More than 2/3 of the dry weight of the human brain is fat, and ¼ of that is DHA.

Both EPA and DHA are beneficial to promote healthy brain plasticity between synapses of brain cells.

It may seem over simplified, but we actually do reap numerous benefits by practicing core principles. More specifically I’m referring to wellness “principles” that encourage and promote life. 

The Key Components for Optimal Brain Health Are:

 Voluntary Exercise

Caloric Reduction

Intellectual Stimulation

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Is it time for a Gut Check?

June 26, 2011

  If you are having problems with digestion, then it is time for a gut check.  But what if you have no symptoms?  We are supposed to have about 3 lbs of good bacteria in our digestive tract.  We need this to help digest and absorb the nutrients from the food we eat.  Think of […]

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The Best Patients in the World

May 6, 2011

  Dr. Chris Heimlich, DC comments: I treat chronically ill patients every day.  We see patients from four different countries.  My patients suffer with fibromyalgia, fatigue, brain fog, autoimmune conditions, insomnia…you name it. Unfortunately, many of them have been to previous doctors who didn’t listen, got frustrated when it took more than a 10 minute office visit to […]

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Fibromyalgia: What Does it Really Mean?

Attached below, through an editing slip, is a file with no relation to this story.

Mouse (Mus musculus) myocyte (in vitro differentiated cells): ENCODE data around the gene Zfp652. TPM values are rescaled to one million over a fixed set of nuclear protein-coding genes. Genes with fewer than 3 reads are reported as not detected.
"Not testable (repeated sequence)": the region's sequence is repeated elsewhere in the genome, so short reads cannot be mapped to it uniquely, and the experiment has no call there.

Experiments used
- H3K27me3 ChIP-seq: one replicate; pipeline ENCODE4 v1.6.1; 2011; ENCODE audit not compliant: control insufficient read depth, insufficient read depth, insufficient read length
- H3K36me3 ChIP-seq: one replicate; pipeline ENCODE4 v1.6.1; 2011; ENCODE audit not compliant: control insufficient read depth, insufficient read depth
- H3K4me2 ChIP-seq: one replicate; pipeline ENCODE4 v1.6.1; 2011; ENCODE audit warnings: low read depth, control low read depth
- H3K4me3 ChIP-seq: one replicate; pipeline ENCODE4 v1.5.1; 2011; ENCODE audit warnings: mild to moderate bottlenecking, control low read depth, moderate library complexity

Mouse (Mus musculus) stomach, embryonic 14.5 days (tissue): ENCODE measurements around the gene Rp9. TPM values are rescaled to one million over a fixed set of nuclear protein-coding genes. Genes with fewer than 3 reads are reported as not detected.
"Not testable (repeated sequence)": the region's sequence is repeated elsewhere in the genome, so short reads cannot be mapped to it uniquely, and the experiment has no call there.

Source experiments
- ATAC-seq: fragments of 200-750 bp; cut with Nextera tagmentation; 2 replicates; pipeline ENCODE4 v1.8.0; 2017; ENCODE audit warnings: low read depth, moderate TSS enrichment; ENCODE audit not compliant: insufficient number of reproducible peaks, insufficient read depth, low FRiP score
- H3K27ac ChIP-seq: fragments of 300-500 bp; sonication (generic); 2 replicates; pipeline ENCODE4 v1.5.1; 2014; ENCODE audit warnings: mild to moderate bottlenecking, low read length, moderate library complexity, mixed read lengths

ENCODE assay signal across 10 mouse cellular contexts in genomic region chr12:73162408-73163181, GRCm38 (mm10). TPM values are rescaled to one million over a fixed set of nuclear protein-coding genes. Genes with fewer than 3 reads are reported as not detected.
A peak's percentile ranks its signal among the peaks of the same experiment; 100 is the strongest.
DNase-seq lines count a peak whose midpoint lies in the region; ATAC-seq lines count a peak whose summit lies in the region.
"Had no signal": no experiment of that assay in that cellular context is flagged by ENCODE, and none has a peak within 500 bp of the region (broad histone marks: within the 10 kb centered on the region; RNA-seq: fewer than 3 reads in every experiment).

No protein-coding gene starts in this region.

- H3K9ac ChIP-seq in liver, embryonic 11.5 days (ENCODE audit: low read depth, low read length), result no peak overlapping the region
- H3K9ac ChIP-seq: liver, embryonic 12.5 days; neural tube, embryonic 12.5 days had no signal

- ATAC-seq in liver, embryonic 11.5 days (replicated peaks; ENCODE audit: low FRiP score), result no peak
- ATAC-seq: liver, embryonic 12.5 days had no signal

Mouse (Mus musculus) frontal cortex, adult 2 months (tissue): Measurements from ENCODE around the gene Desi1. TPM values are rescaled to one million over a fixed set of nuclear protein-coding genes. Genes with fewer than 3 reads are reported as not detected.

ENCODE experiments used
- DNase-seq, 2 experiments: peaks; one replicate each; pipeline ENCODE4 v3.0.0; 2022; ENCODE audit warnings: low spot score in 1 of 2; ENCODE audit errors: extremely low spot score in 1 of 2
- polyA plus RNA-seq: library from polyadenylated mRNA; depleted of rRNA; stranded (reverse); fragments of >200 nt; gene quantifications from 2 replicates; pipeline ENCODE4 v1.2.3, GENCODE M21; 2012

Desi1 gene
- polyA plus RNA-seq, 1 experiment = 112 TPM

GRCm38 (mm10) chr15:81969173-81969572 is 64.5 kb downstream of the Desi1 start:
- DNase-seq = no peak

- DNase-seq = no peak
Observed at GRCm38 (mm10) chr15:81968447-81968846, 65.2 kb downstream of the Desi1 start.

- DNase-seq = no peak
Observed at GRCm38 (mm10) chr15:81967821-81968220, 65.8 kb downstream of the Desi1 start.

May 6, 2011

  Dr. Chris Heimlich D.C., Founder of the Heimlich Institute…elaborates: With the big pharmaceutical companies scrambling to create and market new drugs to treat fibromyalgia, it behooves us to ask the question: What is fibromyalgia? Fibromyalgia sufferer’s have several things in common, including: widespread achy muscle pain, fatigue, insomnia, and “fibro fog.” Given these similarities […]

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Brain Based Rehab: The Brain is a Bunch of Muscles

May 5, 2011

Brain Based Rehabilitation – The Brain Is A Bunch of Muscles Dr. Chris Heimlich D.C. practicing in Scottsdale and Phoenix AZ  ..elaborates: I deal primarily with functional neurological and functional endocrine disorders.   Functional Brain Based Rehabilitation is a way to increase the function of…or strengthen weak areas of the brain and nervous system. Although in reality […]

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Brain Based Rehabilitation and Fibromyalgia

May 5, 2011

Brain Based Rehabilitation – An Effective, Non-Drug, Approach to Fibromyalgia  Dr Chris Heimlich DC of Scottsdale AZ Comments: I see patients with fibromyalgia everyday in my office. The one thing that all of my patients have in common is…they are all different. Let’s face it…fibromyalgia has become sort of a garbage can diagnosis for most doctors. […]